6. Arm numbness
7. Tingling in the arm
8. Muscle weakness
9. Muscle spasms
10. Tight muscles
11. Referred pain
12. Jaw pain
13. increased blood pressure
14. …..the list goes on and on folks!

What does bad posture look like?
1. Forward head
2. Increased upper back curve
3. Slumping
4. Straightening of the neck or
5. Increase curve of the neck
6. Rounded shoulders
7. Increase or decrease in the curve of the low back

What can you do about your posture?
1. You should be able to touch your computer screen with your finger tips.
2. Top of the screen should be level with your eyes.
3. Keyboard should be level with your elbows.
4. Your wrist should be lower than your elbows.
5. The wrist should be supported.
6. Your chair should have adjustable arm supports.
7. Your chair should have an adjustable height option.
8. Your chair should have a head rest.
9. Your chair should also have tilt capacity.
10. The phone should be within arms reach.
11. Feet should be flat on the floor.
12. Strengthen your Rhomboids – for every 20 min. of sitting, keep the shoulders down and squeeze your shoulder blades together as tight as you can for 10 sec. Repeat this strengthening exercise every 20 minutes and you will notice a difference.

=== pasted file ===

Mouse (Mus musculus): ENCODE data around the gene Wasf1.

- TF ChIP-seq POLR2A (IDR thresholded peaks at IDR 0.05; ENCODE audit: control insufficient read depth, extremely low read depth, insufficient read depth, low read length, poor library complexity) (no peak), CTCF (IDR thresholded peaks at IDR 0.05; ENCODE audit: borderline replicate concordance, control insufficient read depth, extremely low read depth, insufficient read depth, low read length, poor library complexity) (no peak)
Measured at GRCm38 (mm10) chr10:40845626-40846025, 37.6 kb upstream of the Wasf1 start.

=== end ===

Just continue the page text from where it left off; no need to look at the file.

13. Strengthen your spinal erectors – while sitting in your chair we have a tendency to slump, this strengthening pose is the reverse of the slump posture. Arch your entire spine (including head), hold this pose for at least 10 seconds. This will strengthen the muscles that keep your back from slumping.
14. Stretch the neck. Turn your head to left half way, sit on your right hand to keep the shoulder down, with the left hand put it on the back of your head and bring the head toward the left arm pit. Do the same on the other side. Repeat sequence except keep your head straight and use the other hand to bring the ear to the shoulder.
15. Exercise – This is a big one, but it must be tailored to the individual. Most people have muscle imbalances that need to be identified, and be prescribed particular exercises.
16. Get ADJUSTED! – This can be one of the most benefical items with this list. Specific spinal adjustments by a chiropractor will help release tight muscles and will allow joints that are restricted in motion to move like they should.

If you think your work place could use an ergonomic evaluation, or would like me to give a short talk over lunch about posture and stress issues in the work place, please call to arrange.

To Your Health,

Dr. Trent Artichoker MS, DC

Denver Chiropractic, LLC

3890 Federal Blvd Unit 1
Denver, CO 80211

303-455-2225